A federal appeals court in New Orleans has vacated a FERC order requiring major intrastate pipelines to post operational information on their websites, saying the agency had exceeded the scope of its authority.

“We grant review and vacate both orders [No. 720 and 720-A] because they exceed the scope of FERC’s authority under the Natural Gas Act [NGA] of 1938,” said a three-judge panel withe the U.S. Court of Appeals for the Fifth Circuit. The decisions by the Federal Energy Regulatory Commission were challenged by the Texas Pipeline Association (TPA) and the Railroad Commission of Texas.

The decision “resolves a significant question concerning the scope of the Commission’s jurisdiction under the NGA. The court reaffirms that the basic jurisdictional limitations established in the NGA in 1938 that provided the Commission authority to regulate the transportation or sale of natural gas in interstate commerce and entities engaged in those activities remain in place, and that these limitations can only be changed through clear and unambiguous language from Congress,” said the Washington, DC-based law firm of Van Ness Feldman, which argued the case for TPA.

Order 720, which was issued in November 2008, established new posting requirements under Section 23 of the NGA that called for major intrastate pipelines, as well as interstate pipelines, to post on their publicly accessible websites daily operational information, such as scheduled volume information and design capacity for certain receipt and delivery points [RM08-2].

The order defined a major intrastate pipeline as a pipe that is not classified as a natural gas company under the NGA and delivers on average more than 50 Bcf/year during a three-year period. Intrastate pipes with deliveries at this level contribute to price formation, FERC said. The Commission said Section 23 of the Environmental Policy Act of 2005 (EPAct), which amended the NGA, empowered it with the authority to subject intrastate gas pipelines to its transparency regulations. This — the scope of FERC’s authority under Section 23 — was the central issue in the court case.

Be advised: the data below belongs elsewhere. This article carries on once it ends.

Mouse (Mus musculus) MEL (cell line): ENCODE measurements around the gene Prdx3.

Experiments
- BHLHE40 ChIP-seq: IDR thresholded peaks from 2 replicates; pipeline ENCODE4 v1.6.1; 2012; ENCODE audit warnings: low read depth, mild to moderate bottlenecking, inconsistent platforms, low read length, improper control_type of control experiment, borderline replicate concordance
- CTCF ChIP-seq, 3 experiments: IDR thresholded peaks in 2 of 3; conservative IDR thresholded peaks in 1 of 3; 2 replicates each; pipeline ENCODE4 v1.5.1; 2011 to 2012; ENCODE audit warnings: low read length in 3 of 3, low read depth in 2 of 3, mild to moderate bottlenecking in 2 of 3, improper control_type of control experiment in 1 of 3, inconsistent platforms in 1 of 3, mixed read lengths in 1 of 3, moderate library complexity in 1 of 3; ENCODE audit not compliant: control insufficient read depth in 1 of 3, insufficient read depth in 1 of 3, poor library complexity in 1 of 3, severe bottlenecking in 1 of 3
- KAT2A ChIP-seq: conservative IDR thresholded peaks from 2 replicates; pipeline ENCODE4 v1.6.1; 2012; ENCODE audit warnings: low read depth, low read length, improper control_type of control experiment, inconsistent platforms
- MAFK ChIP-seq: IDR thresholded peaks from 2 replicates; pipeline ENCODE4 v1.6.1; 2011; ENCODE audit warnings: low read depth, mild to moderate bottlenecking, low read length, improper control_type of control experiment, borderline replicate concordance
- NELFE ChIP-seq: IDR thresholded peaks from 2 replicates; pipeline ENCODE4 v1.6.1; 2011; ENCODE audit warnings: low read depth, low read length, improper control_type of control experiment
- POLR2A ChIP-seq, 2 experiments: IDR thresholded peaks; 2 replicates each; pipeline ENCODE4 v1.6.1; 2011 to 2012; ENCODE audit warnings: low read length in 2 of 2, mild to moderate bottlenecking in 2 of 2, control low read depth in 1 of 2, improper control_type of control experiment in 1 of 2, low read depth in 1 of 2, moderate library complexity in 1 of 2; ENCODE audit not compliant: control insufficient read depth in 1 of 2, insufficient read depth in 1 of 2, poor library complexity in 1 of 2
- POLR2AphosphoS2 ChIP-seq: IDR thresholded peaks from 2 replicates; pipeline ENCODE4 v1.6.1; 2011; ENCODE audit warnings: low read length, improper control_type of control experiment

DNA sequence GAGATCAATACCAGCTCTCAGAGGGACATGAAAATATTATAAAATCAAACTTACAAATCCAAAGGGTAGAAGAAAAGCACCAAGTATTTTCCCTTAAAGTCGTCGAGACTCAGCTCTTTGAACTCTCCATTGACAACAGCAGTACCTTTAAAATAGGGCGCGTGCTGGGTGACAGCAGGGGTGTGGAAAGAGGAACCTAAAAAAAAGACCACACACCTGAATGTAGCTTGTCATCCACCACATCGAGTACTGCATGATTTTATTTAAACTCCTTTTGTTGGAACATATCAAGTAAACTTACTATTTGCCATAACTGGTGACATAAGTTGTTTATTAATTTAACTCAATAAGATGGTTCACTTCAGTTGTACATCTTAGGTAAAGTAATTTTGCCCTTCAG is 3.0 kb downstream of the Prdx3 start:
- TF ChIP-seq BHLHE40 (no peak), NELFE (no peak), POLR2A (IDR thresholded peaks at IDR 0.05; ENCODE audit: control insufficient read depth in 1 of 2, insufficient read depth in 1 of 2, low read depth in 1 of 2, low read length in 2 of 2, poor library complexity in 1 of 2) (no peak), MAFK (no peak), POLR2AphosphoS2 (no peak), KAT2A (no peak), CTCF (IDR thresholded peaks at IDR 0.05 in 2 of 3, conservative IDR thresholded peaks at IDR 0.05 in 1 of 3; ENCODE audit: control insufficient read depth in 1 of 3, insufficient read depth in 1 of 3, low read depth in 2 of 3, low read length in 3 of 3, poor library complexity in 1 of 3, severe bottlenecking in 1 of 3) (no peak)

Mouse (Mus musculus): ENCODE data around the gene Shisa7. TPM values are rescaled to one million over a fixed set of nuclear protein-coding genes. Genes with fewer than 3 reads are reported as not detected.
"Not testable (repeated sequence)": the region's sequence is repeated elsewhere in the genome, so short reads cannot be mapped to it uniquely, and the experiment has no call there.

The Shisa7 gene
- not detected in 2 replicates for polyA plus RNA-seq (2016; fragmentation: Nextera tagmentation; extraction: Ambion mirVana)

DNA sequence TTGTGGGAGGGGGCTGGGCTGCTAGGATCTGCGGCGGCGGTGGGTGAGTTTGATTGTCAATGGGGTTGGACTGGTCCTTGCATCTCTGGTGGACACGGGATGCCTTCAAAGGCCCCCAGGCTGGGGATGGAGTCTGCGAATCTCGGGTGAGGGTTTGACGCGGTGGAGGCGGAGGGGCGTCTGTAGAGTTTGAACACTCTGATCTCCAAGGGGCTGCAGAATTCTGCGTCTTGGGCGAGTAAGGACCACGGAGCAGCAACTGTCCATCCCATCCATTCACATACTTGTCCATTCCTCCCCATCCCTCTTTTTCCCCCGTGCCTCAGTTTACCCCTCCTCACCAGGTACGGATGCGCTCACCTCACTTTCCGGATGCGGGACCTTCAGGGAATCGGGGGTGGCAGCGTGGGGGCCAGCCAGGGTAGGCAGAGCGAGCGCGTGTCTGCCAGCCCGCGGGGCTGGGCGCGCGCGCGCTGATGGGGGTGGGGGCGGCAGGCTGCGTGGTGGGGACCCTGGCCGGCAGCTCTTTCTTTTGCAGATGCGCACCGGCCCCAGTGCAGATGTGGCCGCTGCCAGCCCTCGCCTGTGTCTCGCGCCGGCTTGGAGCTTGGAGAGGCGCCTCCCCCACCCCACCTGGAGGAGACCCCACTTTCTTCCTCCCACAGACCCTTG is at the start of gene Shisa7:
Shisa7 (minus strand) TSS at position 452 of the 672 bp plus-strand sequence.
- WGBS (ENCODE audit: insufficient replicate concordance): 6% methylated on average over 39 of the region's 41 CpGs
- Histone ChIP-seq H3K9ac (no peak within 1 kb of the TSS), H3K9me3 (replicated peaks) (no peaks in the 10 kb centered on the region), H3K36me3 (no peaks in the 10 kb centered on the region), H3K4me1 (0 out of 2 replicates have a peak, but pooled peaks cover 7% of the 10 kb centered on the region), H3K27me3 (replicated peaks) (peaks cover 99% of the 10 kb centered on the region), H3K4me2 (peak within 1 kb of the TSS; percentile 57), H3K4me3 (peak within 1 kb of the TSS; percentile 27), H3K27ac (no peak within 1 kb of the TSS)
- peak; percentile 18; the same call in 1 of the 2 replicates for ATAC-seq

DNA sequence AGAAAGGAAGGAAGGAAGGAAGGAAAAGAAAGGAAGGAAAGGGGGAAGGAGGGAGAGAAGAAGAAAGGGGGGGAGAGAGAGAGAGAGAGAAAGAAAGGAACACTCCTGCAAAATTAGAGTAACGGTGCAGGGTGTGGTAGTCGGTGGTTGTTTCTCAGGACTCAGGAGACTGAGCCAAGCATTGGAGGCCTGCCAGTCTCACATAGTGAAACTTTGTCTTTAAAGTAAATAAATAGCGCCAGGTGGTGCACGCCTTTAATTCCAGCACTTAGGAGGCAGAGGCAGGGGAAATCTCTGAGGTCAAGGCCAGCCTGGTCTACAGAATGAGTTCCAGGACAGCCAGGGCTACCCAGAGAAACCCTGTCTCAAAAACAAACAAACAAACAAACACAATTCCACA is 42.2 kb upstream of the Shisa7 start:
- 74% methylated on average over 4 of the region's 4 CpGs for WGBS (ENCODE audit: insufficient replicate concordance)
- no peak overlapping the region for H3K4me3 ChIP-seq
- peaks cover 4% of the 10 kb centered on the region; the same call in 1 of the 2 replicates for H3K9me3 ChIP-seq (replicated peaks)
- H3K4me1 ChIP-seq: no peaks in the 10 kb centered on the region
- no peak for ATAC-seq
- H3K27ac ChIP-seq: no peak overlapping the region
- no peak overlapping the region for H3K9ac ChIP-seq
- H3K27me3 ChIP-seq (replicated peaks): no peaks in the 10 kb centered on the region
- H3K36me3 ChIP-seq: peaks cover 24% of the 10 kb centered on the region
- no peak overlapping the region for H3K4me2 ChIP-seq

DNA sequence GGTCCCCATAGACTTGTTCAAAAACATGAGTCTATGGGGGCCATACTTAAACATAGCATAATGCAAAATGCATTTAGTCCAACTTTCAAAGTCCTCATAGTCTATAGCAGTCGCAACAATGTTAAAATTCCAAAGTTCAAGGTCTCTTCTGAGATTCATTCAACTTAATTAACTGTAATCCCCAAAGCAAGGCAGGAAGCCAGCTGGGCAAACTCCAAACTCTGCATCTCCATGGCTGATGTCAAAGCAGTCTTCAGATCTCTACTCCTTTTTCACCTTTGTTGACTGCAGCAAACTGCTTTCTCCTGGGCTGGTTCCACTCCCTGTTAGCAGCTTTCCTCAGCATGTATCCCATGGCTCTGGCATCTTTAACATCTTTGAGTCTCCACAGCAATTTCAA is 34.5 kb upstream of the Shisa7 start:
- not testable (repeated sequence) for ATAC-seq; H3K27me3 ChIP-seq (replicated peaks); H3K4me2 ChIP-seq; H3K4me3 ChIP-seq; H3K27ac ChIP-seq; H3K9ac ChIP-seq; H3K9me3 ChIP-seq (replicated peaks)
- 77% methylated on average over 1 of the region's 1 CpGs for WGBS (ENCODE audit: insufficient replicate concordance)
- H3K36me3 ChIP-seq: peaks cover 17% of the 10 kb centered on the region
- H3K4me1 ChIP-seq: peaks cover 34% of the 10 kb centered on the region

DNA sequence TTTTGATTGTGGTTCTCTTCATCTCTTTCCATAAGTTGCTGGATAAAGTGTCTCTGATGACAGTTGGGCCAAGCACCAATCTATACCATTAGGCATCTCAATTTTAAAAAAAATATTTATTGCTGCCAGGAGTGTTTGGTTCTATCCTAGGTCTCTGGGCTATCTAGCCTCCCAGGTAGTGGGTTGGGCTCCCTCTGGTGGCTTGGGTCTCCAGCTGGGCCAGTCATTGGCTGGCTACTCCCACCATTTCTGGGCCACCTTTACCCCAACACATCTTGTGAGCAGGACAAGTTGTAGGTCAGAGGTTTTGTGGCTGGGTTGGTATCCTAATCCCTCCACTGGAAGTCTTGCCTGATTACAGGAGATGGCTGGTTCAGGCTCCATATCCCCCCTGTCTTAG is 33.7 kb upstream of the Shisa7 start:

The Commission argued that Section 23 allows it to obtain information about “the availability and prices of natural gas sold at wholesale in interstate commerce” from “any market participant.” It focused on the broad or ambiguous phrase — “any market participant” — and argued that it could “reasonably be interpreted to include major intrastate pipelines because they are so integrated with the interstate market.”

The Commission further argued that the jurisdictional limitations under Section 1(b) of the NGA were not applicable to Section 23. Section 1(b) limits FERC’s jurisdiction “to the transportation of natural gas in interstate commerce [and] to the sale in interstate commerce of natural gas for resale…but shall not apply to any other transportation or sale of natural gas or to the local distribution of natural gas or to facilities used for such distribution.”

The appellate court did not agree with the Commission. “All attempts by FERC to show that Section 1(b) does not limit the scope of Section 23 of the NGA are unavailing, and the NGA unambiguously precludes FERC from issuing the posting rule so as to require wholly intrastate pipelines to disclose and disseminate capacity and scheduling information.

“Indeed, other parts of the NGA, as well as its history, confirm our conclusion that Congress did not intend to regulate ‘the entire natural gas field to the limit of constitutional power,’ but chose instead to leave regulation of certain entities, including intrastate transactions and pipelines, to the states,” the court said.

“Where Congress has decided to expand FERC’s jurisdiction, it has done so explicitly and unambiguously, as it did with the inclusion, within FERC’s purview, the foreign importation and exportation of natural gas in the Energy Policy Act of 2005 — the very law that created Section 23 by modifying Section 1(b).”

“Although the Chevron framework [a two-step framework articulated in a 1984 decision] requires courts to give administrative agencies [like FERC] a substantial amount of deference in interpreting the statutes they administer, agencies cannot manufacture statutory ambiguity with semantics to enlarge their congressionally mandated border. ‘Ambiguity is a creature not of definitional possibilities but of statutory context.’ The context provided by Section 1(b) answers the question whether this phrase includes intrastate pipelines with a definitive ‘No.’ Because congressional intent is clear, the question is answered at Chevron step one, and we need not proceed to step two. FERC has no statutory authority to promulgate Order Nos. 720 and 720-A.”

FERC has the option to seek rehearing of the decision or appeal it to the U.S. Supreme Court.

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